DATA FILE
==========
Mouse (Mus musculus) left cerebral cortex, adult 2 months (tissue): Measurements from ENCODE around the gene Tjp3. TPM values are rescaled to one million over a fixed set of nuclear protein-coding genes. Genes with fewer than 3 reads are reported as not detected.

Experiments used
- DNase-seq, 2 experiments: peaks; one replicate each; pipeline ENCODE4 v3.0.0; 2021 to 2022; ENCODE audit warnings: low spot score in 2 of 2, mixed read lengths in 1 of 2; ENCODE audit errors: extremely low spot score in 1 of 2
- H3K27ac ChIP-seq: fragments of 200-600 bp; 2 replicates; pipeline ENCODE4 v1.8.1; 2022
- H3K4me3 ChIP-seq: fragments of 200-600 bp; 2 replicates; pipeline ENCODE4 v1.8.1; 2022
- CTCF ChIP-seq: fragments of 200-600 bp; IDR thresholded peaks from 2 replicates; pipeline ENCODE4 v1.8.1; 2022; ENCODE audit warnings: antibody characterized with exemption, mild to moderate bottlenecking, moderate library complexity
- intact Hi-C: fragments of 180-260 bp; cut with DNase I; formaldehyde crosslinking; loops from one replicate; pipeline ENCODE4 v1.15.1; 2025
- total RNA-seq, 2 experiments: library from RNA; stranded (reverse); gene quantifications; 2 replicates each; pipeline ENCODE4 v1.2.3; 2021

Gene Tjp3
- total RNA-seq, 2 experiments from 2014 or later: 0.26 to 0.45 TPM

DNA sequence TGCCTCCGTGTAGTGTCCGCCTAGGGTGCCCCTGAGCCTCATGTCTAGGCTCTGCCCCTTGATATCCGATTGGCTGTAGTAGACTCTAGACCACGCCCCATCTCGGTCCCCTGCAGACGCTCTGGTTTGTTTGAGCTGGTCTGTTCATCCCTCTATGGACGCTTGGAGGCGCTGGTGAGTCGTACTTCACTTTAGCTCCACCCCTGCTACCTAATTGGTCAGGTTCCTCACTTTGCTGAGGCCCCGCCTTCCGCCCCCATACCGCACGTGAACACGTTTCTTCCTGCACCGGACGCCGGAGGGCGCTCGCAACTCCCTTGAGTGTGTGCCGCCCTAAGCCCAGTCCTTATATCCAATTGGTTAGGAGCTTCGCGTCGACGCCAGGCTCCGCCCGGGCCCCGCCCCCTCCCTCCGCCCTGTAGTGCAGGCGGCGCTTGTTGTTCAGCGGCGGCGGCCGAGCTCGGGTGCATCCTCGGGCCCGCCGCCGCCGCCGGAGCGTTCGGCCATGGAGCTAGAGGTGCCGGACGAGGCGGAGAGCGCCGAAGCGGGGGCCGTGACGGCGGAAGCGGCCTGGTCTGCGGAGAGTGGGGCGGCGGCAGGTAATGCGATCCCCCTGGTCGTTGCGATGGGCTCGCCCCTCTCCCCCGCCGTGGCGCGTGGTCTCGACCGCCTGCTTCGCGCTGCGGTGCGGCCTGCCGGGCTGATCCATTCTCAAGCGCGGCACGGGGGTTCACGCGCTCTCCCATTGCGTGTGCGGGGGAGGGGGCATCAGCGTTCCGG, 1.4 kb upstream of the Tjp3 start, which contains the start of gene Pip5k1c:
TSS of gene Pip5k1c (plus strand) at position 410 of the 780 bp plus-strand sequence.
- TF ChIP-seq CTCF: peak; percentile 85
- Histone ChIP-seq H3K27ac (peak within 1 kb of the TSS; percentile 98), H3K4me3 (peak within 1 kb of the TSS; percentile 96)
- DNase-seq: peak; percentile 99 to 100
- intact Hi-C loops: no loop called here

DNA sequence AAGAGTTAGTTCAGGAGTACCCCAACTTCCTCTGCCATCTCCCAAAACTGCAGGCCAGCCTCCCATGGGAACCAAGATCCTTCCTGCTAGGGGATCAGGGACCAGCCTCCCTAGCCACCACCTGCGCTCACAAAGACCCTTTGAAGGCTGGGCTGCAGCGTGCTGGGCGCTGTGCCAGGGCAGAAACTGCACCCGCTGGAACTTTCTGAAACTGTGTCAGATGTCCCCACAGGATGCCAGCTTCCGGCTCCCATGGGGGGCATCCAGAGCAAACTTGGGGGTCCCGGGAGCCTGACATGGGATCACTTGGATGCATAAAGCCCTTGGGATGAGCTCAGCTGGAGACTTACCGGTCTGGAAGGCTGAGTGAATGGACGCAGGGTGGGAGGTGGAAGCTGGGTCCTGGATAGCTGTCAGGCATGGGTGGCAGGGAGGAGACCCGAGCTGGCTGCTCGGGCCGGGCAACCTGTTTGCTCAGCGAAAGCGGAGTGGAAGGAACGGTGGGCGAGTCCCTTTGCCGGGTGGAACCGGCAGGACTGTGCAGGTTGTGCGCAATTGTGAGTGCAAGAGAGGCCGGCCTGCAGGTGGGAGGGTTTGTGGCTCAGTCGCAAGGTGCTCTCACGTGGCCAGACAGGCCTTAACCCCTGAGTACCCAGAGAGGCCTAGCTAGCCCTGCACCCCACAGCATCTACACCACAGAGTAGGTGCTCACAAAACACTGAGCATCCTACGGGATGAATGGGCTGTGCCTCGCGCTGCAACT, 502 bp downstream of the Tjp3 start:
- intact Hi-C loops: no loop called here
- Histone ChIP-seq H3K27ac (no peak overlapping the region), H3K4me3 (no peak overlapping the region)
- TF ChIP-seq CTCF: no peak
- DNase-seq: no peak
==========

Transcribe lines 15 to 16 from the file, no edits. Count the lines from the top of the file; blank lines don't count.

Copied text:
- DNase-seq: peak; percentile 99 to 100
- intact Hi-C loops: no loop called here